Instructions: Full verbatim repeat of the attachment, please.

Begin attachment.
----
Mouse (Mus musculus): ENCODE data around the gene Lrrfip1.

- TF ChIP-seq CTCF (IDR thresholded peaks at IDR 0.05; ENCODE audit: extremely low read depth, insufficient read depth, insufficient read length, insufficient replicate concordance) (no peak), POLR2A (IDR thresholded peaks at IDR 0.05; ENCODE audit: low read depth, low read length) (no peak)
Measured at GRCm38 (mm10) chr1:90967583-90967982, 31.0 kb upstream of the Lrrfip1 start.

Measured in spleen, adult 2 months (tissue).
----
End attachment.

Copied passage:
Mouse (Mus musculus): ENCODE data around the gene Lrrfip1.

- TF ChIP-seq CTCF (IDR thresholded peaks at IDR 0.05; ENCODE audit: extremely low read depth, insufficient read depth, insufficient read length, insufficient replicate concordance) (no peak), POLR2A (IDR thresholded peaks at IDR 0.05; ENCODE audit: low read depth, low read length) (no peak)
Measured at GRCm38 (mm10) chr1:90967583-90967982, 31.0 kb upstream of the Lrrfip1 start.

Measured in spleen, adult 2 months (tissue).